RESULTS AND DISCUSSION
We have determined the crystal structure of human NPM-core (residues Met9–Asp122) (Table I). The model has been refined to crystallographic Rwork and Rfree values of 20.4% and 25.2%, respectively, for 20−2.75 Å data without a sigma cut-off. The refined model contains 1000 residues of the 10 monomers of human NPM-core and 86 water molecules in the asymmetric unit. Both N-terminal and C-terminal residues (9–14, 119–122, and the eight-residue C-terminal tag) as well as an internal loop between residues 35 and 38 are disordered in the crystal and are not visible in the electron density map. Ten independent monomers in the asymmetric unit adopt similar conformations. When we compare monomer A against other monomers B−J, the root mean square (r.m.s.) deviations range between 0.19 Å and 0.23 Å for 100 Cα atom pairs.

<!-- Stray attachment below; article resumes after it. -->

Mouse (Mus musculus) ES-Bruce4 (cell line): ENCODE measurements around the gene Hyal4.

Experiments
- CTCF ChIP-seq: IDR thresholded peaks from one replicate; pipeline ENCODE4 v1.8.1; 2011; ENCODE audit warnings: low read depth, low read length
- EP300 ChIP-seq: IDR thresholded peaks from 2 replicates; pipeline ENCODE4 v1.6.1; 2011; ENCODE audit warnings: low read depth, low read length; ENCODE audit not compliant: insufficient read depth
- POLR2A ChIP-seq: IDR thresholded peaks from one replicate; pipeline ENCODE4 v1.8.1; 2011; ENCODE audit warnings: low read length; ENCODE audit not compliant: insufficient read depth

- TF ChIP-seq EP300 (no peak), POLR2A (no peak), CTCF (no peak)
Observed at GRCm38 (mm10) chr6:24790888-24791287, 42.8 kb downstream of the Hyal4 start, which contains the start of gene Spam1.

Table I. Data Collection and Refinement Statistics
Values in parentheses refer to the highest resolution shell (2.85–2.75 Å).
Rmerge = ∑h∑i | I(h)i − <I(h)> | / ∑h∑iI(h)i, where I(h) is the intensity of reflection h, ∑h is the sum over all reflections, and ∑i is the sum over i measurements of reflection h.
R = ∑ | |Fobs| − |Fcalc| | / ∑ |Fobs|, where Rfree is calculated for a randomly chosen 10% of reflections, which were not used for structure refinement and Rwork is calculated for the remaining reflections.
Each monomer folds into an eight-stranded β-barrel of jellyroll topology and forms a single compact domain [Fig. 1(A)]. The β-barrel can also be described as a β-sandwich built of two opposing, four-stranded antiparallel β-sheets. The strands of the two β-sheets are arranged in the order β5-β4-β7-β2 and β1-β8-β3-[β6/β6′], respectively. The two contiguous strands β6 and β6′ lie adjacent to the long strand β3 [Fig. 1(A)]. The β-strands within each monomer are aligned approximately parallel to the fivefold axis of the molecule [Fig. 1(B)].